As a native Atlantan, I've spent many years hearing the quiet conversations about girls who get "turned out" in the most innocent of places: our skating rinks, our night clubs, even in our own homes. When I was in high school, I remember a few girls who were "stripping" for money after school; I'm not quite sure what happened to them. The fact that I don't know speaks to a greater problem that the city of Atlanta has had for a long time: child sex trafficking.
Our girls grow up too fast, it seems. I recently saw a girl who could have been no older than 10-years-old wearing a full set of acrylic nails, a halter top, and short shorts. My daughter, who is only 7 years-old, asked, "Isn't she too young to wear fake nails?" "Indeed," I told her.
Sadly, there are men who pry on "adult" children like her; their insatiable, and quite frankly, disgusting desire to have sex with a child has fueled the child sex trafficking industry. Atlanta has become a hot spot, and it's not for good reasons; Hartsfield-Jackson International Airport is one of the largest hubs for commercial sexual exploitation and trafficking of children and young adults in the U.S.
Our girls, especially African-American ones, are entering child sex slavery at alarming rates. On average, over 100 adolescent girls are raped and sexually exploited for money in Georgia on any given night. Yes, that means that by nightfall, there will be 100 adolescent girls who will do the unthinkable for reasons unimaginable. Many of them have run away from home and they have no one to turn to. Their faces are all over missing posters, but their pimps keep them under such a lock-and-key, they'll never know anyone is looking for them.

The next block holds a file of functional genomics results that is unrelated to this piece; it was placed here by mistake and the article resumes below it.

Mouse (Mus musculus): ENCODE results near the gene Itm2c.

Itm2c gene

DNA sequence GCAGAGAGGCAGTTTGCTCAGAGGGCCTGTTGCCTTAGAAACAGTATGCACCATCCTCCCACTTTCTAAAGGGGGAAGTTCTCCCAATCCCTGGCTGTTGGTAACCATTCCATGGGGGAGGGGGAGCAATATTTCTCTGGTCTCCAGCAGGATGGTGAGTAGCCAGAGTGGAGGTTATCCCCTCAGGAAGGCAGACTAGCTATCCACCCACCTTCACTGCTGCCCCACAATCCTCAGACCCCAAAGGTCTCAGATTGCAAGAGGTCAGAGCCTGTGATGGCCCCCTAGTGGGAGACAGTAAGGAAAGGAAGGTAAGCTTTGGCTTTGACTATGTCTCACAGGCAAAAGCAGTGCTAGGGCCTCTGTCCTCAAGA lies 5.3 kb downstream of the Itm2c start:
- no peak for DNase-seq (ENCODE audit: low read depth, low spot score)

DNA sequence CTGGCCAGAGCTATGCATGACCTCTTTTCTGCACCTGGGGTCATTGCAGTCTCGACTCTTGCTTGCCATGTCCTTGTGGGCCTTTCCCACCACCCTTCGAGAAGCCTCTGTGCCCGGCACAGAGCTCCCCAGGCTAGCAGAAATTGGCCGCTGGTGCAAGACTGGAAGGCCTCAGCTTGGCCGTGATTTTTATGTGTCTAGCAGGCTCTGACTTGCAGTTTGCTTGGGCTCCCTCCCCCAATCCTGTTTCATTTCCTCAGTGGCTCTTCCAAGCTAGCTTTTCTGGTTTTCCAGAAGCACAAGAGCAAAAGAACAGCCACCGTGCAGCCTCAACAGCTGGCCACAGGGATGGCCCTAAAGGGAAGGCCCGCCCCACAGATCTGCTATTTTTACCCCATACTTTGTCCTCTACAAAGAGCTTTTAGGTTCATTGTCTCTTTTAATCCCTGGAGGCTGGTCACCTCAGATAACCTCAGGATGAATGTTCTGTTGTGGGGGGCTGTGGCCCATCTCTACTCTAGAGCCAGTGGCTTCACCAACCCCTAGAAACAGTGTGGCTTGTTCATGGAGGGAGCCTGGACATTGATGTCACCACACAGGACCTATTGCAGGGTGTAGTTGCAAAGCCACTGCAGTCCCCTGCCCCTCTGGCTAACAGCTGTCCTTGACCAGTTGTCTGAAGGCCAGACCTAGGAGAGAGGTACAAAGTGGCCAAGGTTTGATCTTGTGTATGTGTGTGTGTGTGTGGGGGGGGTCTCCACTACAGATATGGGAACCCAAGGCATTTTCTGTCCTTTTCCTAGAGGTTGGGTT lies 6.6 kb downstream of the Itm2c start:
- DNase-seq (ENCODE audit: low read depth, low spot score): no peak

Living Waters for Girls (LWFG), a 501(c)3 nonprofit organization based in Atlanta, has been a beacon of light for girls who desperately want to leave sex trafficking; Living Waters' goal is to "rescue, rehabilitate and restore commercially sexually exploited girls by providing safe refuge and holistic therapeutic services", but their impact is much greater than that. Their long-term comprehensive program helps girls earn their GED, break free from drug and alcohol addictions, gain valuable vocational and life skills and prepare them for a life free from abuse.
Living Waters focuses on restoring the entire person and empowering them to live beyond their circumstances. Founder Lisa Williams has committed her life to raising awareness about commercial sex trafficking and needs our help to further her reach to save our girls.
Starting April 1, Living Water for Girls is launching A 100 Days for Beautiful a virtual fundraiser to raise $40,000 to receive a matching grant from The Quest Foundation. If they can raise $40,000, The Quest Foundation will give them $40,000. How's that for exponential giving?
LWFG is asking for you, yes you, to host a kick-off party April 1 (or any day thereafter) to help spread the word about their efforts. Invite your friends (and your daughters, nieces, and sisters), gather some food, and a laptop. Open up the discussion (and your wallet) to make a donation to Living Waters for Girls
I'm doing my part (two-fold) by bringing awareness and making a donation. It's small, but it helps. To learn more about Living Water for Girls, visit www.livingwaterforgirls.org and check out the video below.
Follow Alisha L. Gordon, M.Ed. on Twitter: www.twitter.com/AlishaLGordon